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Mohammad Rafi and anr. Vs. Kripa Ramji and anr. - Court Judgment

LegalCrystal Citation
SubjectProperty
CourtAllahabad
Decided On
Reported inAIR1933All99
AppellantMohammad Rafi and anr.
RespondentKripa Ramji and anr.
Excerpt:
- - in the present case the mortgagees clearly admitted that they were in possession of the area belonging to specific persons as mortgagees, and there is therefore the necessary implication that the mortgage was subsisting and that they were in possession as mortgagees......in a scheme for partition dated 27th june 1888. the court of first instance held that there was no valid acknowledgment under either of these two documents and accordingly dismissed the suit on the ground of limitation. the lower appellate court came to the conclusion that there was a valid acknowledgment under the dakhalnama of 1887 which extended the period of limitation and it accordingly decreed the claim. on appeal the learned judge of this court came to the conclusion that the dakhalnama was not a valid acknowledgment, because it was not an acknowledgment ol a liability but was contained in a mere description of a certain property and he held that it was not established that the person who had signed the dakhalnama had authority to acknowledge the liability on behalf of the.....
Judgment:

Sulaiman, C.J.

1. This is a plaintiffs' appeal arising out. of a suit for redemption of a mortgage, dated 12th July 1840. The plaintiffs are representatives of the original mortgagors and the defendants are the representatives of the original mortgagees. The existence of the mortgage is now in dispute, but the main plea, for consideration is whether the claim is barred by time. Obviously the suit was brought more than 60 years after the date of the mortgage and was prima facie barred by time. In the plaint the plaintiffs however relied on two acknowledgments, one contained in a dakhalnama, dated 21st November 1887, and the other contained in a scheme for partition dated 27th June 1888. The Court of first instance held that there was no valid acknowledgment under either of these two documents and accordingly dismissed the suit on the ground of limitation. The lower appellate Court came to the conclusion that there was a valid acknowledgment under the dakhalnama of 1887 which extended the period of limitation and it accordingly decreed the claim. On appeal the learned Judge of this Court came to the conclusion that the dakhalnama was not a valid acknowledgment, because it was not an acknowledgment ol a liability but was contained in a mere description of a certain property and he held that it was not established that the person who had signed the dakhalnama had authority to acknowledge the liability on behalf of the mortgagees. The question of the authority, in our opinion, does not arise, because the dakhalnama purports to have been executed by the mortgagees themselves, namely, Sadhu Ram and Jai Ram, who are described therein as the executants and whose names appear under the heading 'Signed.' But it does not appear that the document was executed on their behalf by Ghiau, who alleged himself to be the mukhtaram of the purchasers. The dakhalnama being more than thirty years old, there is a presumption that it was a genunine document and had been executed by the persons who appeared on the face of it to have executed it: see Haji Sheikh Bodha v. Sukhram Singh : AIR1925All1 It must therefore be presumed that the document was validly executed by Sadho Ram and Jai Ram which necessarily implies that the persons, who put down their signatures on their behalf, had authority to do so.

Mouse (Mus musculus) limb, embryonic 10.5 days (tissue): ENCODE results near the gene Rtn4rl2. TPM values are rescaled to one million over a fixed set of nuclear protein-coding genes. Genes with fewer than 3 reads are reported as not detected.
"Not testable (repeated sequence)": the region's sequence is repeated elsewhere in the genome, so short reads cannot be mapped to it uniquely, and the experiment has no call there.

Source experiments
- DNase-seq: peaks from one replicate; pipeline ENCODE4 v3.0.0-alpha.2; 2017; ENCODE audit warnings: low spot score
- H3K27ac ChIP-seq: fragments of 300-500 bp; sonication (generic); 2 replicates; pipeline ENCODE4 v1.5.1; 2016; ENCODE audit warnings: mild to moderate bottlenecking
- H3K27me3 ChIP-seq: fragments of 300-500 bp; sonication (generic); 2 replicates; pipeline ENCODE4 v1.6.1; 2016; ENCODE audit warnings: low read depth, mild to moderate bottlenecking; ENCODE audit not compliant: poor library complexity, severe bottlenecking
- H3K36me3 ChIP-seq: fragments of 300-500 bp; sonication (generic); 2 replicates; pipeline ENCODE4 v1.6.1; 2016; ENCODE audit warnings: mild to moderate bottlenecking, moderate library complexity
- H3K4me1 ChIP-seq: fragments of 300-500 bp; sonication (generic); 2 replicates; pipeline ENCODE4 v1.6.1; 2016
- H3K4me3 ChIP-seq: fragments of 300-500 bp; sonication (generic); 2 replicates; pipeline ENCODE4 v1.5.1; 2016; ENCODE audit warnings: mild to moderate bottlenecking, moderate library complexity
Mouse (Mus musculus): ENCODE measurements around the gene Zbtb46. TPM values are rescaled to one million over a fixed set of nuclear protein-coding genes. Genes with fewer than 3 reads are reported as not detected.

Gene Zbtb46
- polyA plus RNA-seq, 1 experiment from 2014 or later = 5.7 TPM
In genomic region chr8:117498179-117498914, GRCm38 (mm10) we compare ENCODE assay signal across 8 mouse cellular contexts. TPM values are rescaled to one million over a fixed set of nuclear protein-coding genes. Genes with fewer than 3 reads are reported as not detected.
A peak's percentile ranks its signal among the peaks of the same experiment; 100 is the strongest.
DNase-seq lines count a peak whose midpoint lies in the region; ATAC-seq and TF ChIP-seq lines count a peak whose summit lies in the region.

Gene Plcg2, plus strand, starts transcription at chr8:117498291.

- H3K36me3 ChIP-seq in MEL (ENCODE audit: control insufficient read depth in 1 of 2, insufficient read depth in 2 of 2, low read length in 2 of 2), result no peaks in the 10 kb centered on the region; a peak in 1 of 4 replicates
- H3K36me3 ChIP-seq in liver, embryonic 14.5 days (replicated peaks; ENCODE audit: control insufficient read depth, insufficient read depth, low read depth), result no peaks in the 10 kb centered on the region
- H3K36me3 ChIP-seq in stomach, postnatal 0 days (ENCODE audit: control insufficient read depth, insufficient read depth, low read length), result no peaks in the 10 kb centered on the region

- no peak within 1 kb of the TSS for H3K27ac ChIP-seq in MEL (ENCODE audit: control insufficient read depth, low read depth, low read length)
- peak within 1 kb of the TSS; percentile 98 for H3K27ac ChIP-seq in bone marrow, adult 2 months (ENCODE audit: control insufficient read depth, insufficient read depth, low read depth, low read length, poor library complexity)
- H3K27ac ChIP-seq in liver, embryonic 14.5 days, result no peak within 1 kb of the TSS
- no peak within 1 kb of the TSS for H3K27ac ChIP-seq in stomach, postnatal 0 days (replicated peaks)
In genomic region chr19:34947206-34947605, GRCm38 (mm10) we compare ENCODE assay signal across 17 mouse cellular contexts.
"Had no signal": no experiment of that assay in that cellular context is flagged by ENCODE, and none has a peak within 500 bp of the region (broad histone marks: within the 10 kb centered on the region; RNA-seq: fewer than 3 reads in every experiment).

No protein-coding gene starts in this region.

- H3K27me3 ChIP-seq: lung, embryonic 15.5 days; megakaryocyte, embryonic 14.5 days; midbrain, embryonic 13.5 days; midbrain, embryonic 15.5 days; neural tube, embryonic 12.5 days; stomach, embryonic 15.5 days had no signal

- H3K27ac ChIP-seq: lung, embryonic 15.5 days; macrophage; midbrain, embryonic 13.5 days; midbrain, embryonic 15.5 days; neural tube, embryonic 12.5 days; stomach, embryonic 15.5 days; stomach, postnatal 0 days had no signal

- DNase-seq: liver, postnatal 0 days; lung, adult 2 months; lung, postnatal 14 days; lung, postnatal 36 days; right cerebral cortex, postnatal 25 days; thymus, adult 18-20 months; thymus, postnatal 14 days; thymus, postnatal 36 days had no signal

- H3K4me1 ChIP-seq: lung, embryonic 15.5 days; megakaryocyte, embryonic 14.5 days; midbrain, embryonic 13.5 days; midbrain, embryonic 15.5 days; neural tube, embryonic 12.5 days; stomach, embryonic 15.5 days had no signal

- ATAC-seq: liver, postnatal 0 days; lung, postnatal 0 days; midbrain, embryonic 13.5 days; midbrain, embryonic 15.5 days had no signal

2. The next question is whether there was a valid acknowledgment within the meaning of Section 19. No doubt this acknowledgment was not addressed to the mortgagors directly, but it was contained in a dakhalnama which was filed in Court in an execution proceeding against them. After describing what property the auction-purchasers had purchased, they expressly stated that that property did not include an 8 bighas odd area which was in their possession as mortgagees and which belonged to the mortgagors' representatives. The exact date of the mortgage was mentioned in the order for attachment and the proclamation of sale and the identity of the mortgage to which there was reference is not in dispute. It is contended on behalf of the defendants that an acknowledgment must be made as such and must in express language contain an admission of an existing liability of the mortgage and that such an inference cannot be drawn when it is contained in a description of some other property given in the deed. We are not able to accept this contention. So long as there is a clear indication of an intention to admit the existence of the mortgage, it amounts to a valid acknowledgment. In the present case the mortgagees clearly admitted that they were in possession of the area belonging to specific persons as mortgagees, and there is therefore the necessary implication that the mortgage was subsisting and that they were in possession as mortgagees. In our opinion this was a valid acknowledgment within the meaning of Section 19, Lim. Act. We do not think that the case of Khiali Ram v. Taik Ram [1916] 38 All 540 or the Bombay case on which it is based has any direct application to the present case. The appeal is accordingly allowed, the decree of this Court is set aside and the decree of the lower appellate Court is restored with costs.


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